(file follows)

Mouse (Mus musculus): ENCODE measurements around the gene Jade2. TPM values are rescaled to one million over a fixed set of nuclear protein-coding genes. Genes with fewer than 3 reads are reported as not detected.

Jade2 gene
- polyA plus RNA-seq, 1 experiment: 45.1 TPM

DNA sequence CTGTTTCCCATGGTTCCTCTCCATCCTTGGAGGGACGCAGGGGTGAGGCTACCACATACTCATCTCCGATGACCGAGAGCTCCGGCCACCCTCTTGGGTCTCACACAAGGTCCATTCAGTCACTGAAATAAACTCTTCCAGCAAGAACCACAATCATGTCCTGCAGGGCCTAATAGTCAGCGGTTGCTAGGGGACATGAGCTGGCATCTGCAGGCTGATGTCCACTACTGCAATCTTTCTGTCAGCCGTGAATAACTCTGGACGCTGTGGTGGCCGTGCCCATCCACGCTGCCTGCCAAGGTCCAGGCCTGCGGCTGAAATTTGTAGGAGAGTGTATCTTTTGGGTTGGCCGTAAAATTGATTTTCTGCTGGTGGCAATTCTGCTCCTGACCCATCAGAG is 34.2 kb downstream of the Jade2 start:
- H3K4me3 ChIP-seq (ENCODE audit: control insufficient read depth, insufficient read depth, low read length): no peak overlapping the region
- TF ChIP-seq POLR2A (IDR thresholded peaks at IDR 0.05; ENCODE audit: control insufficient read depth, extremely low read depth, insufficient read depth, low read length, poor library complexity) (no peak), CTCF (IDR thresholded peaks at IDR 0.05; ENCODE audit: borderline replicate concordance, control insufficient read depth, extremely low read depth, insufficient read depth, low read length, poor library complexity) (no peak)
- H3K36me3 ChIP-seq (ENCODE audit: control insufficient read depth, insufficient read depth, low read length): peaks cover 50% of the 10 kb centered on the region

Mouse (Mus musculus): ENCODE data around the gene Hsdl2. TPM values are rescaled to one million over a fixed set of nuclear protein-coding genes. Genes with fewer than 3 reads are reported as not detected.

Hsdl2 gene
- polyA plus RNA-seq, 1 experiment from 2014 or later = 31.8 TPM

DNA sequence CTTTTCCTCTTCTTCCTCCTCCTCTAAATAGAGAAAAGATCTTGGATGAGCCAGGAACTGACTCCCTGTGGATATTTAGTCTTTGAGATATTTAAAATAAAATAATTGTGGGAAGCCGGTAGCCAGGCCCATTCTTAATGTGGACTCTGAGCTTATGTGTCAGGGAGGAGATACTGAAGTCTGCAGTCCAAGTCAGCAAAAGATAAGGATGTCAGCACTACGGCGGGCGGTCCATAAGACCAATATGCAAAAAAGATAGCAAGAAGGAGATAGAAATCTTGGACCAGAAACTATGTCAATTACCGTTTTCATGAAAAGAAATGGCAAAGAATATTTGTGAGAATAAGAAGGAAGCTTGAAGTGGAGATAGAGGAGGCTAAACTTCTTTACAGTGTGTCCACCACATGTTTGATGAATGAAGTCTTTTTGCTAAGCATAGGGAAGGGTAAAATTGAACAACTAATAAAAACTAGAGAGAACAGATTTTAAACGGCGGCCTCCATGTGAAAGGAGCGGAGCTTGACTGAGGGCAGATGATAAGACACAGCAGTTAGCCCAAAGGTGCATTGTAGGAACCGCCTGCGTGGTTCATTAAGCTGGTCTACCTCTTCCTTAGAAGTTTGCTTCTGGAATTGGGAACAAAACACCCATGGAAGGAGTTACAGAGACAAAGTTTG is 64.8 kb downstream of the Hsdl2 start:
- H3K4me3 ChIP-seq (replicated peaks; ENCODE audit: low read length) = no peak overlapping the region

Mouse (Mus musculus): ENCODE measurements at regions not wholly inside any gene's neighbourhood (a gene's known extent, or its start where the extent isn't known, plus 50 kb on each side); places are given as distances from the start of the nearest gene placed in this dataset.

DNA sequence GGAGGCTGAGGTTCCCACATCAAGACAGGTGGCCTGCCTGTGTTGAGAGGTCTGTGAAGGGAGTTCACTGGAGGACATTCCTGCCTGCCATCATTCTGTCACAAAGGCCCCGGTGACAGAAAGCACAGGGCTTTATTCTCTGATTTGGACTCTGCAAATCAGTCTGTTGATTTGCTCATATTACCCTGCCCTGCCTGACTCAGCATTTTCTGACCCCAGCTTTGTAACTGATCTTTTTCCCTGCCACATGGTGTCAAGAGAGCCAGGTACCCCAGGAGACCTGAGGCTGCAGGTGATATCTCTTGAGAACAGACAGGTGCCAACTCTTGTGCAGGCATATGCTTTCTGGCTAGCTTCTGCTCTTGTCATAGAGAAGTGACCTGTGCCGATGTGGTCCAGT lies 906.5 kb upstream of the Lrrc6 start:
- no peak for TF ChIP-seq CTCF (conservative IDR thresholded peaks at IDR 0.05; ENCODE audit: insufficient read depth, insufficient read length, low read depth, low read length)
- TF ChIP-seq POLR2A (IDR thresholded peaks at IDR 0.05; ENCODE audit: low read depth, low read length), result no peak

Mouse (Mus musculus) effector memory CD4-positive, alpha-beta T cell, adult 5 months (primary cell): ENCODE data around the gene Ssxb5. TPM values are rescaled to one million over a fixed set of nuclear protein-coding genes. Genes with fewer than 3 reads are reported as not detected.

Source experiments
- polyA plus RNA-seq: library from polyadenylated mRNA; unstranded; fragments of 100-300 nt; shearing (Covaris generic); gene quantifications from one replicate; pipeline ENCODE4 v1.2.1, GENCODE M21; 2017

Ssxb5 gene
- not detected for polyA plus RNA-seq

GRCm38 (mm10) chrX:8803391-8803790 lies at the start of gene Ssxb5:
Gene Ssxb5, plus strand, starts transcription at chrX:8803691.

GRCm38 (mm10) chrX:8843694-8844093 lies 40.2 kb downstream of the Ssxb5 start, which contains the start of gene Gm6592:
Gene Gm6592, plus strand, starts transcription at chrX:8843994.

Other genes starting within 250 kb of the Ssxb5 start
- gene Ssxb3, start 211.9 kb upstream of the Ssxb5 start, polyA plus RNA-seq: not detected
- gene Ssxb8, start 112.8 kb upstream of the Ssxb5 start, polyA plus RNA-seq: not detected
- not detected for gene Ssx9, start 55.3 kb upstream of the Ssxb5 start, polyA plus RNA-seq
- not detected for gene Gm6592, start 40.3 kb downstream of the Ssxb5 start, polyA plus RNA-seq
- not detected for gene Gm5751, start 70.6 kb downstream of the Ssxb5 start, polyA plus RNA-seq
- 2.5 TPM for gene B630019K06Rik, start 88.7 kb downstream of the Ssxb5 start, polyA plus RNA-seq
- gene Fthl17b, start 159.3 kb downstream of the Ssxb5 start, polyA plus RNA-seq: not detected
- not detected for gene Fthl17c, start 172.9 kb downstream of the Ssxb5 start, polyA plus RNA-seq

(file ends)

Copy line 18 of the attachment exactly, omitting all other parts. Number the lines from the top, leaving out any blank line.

Source experiments